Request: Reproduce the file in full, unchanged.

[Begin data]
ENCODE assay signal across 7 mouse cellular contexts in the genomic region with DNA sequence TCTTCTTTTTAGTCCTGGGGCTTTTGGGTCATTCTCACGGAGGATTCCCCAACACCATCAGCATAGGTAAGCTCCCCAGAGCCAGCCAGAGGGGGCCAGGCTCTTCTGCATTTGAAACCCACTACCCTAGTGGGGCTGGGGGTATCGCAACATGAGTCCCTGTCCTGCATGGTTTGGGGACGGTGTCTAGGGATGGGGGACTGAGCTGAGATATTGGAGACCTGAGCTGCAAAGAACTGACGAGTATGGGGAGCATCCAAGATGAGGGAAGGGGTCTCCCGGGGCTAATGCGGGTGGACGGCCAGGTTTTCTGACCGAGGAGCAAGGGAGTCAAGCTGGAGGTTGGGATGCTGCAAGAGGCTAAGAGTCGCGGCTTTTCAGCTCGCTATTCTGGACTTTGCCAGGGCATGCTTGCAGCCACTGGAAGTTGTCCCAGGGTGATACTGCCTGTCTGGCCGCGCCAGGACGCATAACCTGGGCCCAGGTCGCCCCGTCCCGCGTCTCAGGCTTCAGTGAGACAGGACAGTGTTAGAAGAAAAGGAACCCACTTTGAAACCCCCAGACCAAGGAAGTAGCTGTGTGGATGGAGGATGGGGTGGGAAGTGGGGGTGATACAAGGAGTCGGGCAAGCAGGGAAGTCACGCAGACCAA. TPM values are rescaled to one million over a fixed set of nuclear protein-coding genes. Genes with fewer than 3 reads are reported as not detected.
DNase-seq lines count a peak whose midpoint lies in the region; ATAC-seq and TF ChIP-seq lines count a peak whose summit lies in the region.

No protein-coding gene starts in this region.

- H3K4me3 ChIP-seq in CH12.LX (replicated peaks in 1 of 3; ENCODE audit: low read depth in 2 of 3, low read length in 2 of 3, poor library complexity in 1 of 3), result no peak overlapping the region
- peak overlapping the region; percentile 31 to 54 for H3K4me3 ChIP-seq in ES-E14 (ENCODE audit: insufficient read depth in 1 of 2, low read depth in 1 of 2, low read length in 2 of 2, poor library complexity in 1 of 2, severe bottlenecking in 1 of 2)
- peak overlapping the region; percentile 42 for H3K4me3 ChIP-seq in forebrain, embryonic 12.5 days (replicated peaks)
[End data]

ENCODE assay signal across 7 mouse cellular contexts in the genomic region with DNA sequence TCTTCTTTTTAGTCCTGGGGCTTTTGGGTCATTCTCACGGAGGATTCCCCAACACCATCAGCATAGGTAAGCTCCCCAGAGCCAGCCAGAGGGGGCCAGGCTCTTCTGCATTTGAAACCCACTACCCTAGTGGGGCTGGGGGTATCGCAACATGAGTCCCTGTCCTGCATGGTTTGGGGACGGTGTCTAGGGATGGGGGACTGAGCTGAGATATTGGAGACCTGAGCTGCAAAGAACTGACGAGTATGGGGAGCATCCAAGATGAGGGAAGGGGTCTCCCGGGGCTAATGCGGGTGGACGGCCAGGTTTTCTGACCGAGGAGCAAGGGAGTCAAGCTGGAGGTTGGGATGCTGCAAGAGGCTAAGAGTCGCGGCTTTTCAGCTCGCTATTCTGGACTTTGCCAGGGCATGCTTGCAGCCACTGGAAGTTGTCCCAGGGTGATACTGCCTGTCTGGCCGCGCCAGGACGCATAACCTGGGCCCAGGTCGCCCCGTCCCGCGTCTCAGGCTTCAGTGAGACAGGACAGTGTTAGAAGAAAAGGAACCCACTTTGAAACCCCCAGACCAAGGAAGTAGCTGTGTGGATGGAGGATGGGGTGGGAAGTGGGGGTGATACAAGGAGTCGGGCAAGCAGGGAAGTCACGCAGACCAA. TPM values are rescaled to one million over a fixed set of nuclear protein-coding genes. Genes with fewer than 3 reads are reported as not detected.
DNase-seq lines count a peak whose midpoint lies in the region; ATAC-seq and TF ChIP-seq lines count a peak whose summit lies in the region.

No protein-coding gene starts in this region.

- H3K4me3 ChIP-seq in CH12.LX (replicated peaks in 1 of 3; ENCODE audit: low read depth in 2 of 3, low read length in 2 of 3, poor library complexity in 1 of 3), result no peak overlapping the region
- peak overlapping the region; percentile 31 to 54 for H3K4me3 ChIP-seq in ES-E14 (ENCODE audit: insufficient read depth in 1 of 2, low read depth in 1 of 2, low read length in 2 of 2, poor library complexity in 1 of 2, severe bottlenecking in 1 of 2)
- peak overlapping the region; percentile 42 for H3K4me3 ChIP-seq in forebrain, embryonic 12.5 days (replicated peaks)